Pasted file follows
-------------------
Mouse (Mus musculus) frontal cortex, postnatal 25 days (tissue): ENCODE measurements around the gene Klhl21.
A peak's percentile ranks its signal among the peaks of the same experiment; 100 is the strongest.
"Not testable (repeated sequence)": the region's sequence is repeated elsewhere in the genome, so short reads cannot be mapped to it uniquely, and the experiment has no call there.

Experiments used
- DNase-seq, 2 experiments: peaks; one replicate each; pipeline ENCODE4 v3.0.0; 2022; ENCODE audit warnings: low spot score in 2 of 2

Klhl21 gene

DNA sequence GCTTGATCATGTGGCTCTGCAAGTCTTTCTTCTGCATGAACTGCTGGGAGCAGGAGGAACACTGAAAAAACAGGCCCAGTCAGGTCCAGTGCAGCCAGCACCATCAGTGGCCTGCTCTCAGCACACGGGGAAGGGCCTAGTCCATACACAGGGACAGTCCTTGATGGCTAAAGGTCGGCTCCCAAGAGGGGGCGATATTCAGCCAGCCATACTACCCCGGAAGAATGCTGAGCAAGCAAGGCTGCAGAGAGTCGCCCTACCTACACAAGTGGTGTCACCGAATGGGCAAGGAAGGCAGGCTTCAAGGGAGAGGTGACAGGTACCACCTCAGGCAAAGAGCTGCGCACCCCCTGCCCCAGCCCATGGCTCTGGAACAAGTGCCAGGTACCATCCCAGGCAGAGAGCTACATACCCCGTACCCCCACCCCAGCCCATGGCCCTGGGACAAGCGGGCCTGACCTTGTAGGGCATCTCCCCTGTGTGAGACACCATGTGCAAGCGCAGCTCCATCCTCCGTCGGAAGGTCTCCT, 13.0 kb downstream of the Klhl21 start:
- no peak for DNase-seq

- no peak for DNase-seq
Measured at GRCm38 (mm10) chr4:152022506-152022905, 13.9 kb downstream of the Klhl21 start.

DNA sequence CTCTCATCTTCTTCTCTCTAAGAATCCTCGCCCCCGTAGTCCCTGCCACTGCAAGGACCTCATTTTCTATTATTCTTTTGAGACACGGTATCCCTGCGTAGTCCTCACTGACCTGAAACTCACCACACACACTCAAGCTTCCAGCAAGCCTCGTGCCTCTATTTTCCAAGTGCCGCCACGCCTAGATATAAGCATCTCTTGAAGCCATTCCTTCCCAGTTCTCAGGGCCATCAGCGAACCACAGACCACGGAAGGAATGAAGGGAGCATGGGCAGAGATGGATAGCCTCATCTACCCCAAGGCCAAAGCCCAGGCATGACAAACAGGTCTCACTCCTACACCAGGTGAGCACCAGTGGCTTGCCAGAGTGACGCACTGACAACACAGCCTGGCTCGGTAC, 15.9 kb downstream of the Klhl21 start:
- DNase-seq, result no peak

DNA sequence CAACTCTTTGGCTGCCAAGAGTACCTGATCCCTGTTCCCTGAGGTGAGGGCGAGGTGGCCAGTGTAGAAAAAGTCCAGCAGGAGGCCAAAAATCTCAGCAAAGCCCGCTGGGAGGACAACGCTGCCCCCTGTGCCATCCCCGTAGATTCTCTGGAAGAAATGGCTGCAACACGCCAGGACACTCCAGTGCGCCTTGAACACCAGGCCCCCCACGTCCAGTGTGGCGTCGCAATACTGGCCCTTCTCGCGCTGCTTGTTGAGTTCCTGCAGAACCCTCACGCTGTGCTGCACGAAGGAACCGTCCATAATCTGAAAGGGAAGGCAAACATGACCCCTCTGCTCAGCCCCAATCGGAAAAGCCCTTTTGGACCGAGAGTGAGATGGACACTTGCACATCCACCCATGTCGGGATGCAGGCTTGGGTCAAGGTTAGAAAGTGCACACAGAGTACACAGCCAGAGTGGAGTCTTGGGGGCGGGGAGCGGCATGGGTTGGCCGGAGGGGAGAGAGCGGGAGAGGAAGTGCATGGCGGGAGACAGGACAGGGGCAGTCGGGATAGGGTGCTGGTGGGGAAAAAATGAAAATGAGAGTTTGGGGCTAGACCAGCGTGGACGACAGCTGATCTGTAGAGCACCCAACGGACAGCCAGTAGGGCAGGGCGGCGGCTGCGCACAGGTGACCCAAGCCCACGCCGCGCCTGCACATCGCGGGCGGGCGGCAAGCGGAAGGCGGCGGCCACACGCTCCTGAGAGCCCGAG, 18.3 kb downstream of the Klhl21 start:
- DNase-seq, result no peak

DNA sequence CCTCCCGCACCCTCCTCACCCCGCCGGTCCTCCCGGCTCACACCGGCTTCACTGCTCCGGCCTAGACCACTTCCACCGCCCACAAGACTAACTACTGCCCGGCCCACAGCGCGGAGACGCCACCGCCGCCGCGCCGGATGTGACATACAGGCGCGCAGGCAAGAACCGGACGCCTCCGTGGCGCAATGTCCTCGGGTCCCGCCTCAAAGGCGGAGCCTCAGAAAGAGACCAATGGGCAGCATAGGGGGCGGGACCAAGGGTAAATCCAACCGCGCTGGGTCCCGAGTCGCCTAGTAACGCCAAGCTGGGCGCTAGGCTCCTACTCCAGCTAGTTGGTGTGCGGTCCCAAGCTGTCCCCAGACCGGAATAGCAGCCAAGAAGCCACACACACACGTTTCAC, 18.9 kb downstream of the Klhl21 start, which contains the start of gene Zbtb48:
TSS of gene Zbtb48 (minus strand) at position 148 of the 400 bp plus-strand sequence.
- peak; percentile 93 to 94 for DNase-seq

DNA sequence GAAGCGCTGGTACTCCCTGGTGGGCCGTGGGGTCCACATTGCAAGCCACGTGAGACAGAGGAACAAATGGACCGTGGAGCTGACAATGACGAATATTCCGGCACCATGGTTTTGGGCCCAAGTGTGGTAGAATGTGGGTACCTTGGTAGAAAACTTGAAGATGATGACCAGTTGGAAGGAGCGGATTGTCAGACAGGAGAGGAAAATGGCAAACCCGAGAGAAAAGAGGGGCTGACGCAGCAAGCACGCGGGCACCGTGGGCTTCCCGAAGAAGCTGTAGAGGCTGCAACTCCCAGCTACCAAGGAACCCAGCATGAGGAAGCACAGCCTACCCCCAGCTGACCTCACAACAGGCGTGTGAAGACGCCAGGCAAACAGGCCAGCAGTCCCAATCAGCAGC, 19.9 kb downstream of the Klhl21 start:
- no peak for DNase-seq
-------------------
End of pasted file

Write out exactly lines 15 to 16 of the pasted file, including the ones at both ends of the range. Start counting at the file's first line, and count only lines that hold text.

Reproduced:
DNA sequence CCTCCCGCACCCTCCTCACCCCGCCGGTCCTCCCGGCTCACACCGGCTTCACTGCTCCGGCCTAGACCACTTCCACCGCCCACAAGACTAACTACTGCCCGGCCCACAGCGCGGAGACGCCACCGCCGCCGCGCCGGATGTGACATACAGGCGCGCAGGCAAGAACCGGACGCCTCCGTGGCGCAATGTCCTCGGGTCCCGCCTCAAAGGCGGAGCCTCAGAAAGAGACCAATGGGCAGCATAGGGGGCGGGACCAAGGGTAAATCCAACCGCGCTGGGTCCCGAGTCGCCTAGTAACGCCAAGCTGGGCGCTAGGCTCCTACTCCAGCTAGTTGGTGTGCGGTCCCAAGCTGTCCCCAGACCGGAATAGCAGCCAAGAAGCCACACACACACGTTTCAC, 18.9 kb downstream of the Klhl21 start, which contains the start of gene Zbtb48:
TSS of gene Zbtb48 (minus strand) at position 148 of the 400 bp plus-strand sequence.